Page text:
C for Yourself - part 54

Steve Mumford looks at how changes in data structure affect the operation of a program

Last month I introduced some of the details behind the planned user interface for our label design application - it became clear to me that a method of editing involving a master template was necessary in developing the ease of use I was after.

The idea of having a parent label, whose properties are inherited by its children, affects the scheme of data storage quite radically, especially if those children can 'disown' their parents and develop their own characteristics later on in their lives. This month I'll be looking at the data structures themselves and seeing how changes in those structures can influence the manner in which the program is likely to operate.

As outlined above, the master label is designed to pooi together all the general features of a set of labels and allow the user to create a type of form that eases prolonged data entry. In this way, we simplify the process of label creation while retaining the flexibility to add or delete elements to specific labels later on.

What sort of information do we need to store on the master label? Some major features will be shared between master and offspring labels, such as the graphics and text field lists, but some features will be held by the master label alone.

These would include global features like label size as well as extra information that isn't relevant for the children - with automatic importing of data in mind, the order in which the fields are to be filled could be stored here. I was keen to be able to disconnect a newly created label from the influence of its master so that any 'unusual' labels could be created without having to alter the master and upset formatting elsewhere.

Implementing this would mean having a flag for each label to indicate whether or not it was still under direct control, so as soon as one label 'opted out', changes made to the master would no longer be echoed there. However, how do we provide each new label with the information from its parent and what changes would occur when a label was removed from this hierarchy?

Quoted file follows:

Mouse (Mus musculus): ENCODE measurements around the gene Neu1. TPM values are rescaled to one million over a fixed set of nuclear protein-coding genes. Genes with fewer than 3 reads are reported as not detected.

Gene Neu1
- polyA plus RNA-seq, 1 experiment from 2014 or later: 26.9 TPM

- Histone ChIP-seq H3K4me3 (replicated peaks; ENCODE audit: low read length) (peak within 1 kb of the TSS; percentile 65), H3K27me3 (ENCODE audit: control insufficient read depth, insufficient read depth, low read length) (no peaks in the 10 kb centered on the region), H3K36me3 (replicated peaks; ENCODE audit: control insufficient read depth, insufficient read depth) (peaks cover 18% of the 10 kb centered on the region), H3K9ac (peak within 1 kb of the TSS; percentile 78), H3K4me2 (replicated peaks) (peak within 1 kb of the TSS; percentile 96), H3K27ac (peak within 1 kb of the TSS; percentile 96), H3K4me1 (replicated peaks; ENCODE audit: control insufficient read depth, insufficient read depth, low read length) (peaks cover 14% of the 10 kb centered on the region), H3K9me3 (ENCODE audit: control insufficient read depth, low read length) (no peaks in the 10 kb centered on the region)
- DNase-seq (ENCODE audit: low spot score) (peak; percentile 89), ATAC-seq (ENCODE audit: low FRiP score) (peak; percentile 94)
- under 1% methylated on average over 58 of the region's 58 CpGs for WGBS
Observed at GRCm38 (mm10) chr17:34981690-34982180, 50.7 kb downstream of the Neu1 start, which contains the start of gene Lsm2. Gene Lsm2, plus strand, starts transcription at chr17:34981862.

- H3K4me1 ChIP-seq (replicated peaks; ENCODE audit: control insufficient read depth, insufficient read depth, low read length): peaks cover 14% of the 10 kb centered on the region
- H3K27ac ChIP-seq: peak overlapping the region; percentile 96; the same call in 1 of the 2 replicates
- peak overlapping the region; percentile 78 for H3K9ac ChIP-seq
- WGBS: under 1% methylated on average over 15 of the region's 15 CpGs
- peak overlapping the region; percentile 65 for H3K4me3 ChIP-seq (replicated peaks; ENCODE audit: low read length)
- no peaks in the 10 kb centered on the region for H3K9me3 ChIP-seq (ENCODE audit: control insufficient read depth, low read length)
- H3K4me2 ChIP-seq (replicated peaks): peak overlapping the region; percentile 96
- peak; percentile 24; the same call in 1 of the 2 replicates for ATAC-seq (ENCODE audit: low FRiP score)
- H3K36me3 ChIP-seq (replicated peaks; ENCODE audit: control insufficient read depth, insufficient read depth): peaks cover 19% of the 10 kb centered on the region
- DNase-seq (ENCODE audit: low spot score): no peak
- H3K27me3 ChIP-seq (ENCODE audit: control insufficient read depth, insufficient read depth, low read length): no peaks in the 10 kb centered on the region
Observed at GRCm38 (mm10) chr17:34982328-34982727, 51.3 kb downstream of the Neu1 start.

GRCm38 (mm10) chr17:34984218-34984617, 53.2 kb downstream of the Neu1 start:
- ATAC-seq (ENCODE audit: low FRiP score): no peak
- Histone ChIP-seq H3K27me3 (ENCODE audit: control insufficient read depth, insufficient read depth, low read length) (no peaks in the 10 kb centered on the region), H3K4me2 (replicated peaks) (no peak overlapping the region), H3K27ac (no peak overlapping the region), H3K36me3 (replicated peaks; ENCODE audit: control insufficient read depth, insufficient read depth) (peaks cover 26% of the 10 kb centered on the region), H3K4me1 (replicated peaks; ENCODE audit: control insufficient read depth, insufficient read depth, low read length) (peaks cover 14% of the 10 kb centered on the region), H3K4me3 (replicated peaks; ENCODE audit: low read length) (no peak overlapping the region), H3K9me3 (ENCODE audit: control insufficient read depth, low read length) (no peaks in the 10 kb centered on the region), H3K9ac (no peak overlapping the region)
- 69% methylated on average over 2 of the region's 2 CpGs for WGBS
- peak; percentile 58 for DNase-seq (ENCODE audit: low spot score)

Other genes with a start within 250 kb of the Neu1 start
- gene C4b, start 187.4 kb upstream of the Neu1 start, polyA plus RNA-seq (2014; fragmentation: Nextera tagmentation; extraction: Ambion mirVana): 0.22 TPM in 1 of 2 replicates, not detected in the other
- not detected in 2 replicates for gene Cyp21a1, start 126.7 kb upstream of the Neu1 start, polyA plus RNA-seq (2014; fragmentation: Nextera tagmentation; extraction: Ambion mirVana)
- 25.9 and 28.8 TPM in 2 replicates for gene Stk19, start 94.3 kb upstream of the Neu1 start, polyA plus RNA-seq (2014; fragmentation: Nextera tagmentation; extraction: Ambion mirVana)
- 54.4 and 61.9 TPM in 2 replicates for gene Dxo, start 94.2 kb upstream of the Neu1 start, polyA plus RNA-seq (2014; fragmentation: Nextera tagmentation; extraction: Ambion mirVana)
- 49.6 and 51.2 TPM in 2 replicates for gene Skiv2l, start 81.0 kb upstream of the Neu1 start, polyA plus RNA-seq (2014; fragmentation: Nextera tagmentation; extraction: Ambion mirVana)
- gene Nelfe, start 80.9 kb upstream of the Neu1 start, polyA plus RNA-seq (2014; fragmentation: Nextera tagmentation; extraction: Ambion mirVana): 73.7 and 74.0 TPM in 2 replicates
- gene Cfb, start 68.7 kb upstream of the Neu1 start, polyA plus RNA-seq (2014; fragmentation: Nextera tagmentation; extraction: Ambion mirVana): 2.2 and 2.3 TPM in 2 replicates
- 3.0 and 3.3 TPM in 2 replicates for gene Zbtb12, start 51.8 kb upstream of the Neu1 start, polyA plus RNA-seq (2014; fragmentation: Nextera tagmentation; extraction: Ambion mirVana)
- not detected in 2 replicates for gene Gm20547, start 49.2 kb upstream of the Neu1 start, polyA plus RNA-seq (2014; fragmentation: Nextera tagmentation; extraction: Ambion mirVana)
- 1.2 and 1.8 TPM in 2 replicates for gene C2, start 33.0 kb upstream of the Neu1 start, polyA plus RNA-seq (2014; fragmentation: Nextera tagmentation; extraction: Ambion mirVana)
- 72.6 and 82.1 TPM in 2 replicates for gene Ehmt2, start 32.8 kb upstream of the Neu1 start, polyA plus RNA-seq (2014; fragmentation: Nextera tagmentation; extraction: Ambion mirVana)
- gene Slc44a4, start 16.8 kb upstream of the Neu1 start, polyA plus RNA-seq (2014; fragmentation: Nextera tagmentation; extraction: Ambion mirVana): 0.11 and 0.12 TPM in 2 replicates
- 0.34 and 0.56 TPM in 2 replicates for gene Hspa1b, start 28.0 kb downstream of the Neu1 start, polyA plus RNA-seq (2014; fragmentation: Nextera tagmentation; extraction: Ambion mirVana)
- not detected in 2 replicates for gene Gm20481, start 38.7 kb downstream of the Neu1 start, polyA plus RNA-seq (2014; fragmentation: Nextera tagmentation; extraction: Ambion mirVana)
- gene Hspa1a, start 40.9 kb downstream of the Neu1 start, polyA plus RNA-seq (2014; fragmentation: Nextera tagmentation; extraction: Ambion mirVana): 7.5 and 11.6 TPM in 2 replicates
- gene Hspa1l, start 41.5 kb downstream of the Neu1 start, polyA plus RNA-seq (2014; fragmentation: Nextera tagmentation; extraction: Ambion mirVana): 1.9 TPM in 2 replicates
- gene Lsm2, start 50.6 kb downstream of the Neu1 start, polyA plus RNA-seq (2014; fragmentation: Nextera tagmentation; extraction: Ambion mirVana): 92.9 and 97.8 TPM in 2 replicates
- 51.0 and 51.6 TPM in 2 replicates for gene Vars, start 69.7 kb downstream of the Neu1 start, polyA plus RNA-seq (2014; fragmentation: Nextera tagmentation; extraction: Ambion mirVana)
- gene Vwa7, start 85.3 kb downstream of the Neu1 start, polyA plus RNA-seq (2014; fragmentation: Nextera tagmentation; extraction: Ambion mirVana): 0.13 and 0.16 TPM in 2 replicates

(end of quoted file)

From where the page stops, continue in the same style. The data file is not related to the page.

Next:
It would be wasteful to copy the information across into each new label as it was created, and updating the children when the master was altered would be a time-consuming business as the list of labels would have to be scanned and the changes echoed in every label in the set.

Instead, it would be better to link to the contents of the first label, either directly by entering a pointer to the master object's linked list in that of the child label or, in a more abstract fashion, by calling a separate procedure to display the rest of the information after the main bulk of the label had been drawn. In this way, a change made to the master label would be automatically propagated throughout the list, without the application having to do a great deal of work.

In a situation where one label wanted to break free, the graphics and text elements of the master could be copied directly over to the new label and added to its own lists - it would then have a standalone copy of the master, and would be free to change, move or delete them as appropriate. Returning a label to the control of the master would be harder as we'd need to remember which fields were inherited; however, a simple flag as part of the text object would help us around that problem.

To sum up, all unmodified sections of the label would be stored as part of the master's description and everything else would be part of the child's. Considering the format of the master label again, it would be advantageous to be able to include fields as part of the master label description that were automatically copied over to the child as an editable field. In this way, it would be possible to create new labels with non-editable text strings alongside pre-positioned editable fields, again easing the process of data entry for the user.

The data structures that we are to use must be able to cope with a variety of scenarios, some of which I have outlined above. They must be able to deal with offspring labels being disconnected, changed and then reconnected to the master, and alterations made to the master should propagate quickly and seamlessly.

I hope I've been able to show that the format of the data structures has a profound effect on the shape of the application. That's all for this month, I'll see you next time.

Source: Acorn User - 198 - September 1998
Publication: Acorn User
Contributor: Steve Mumford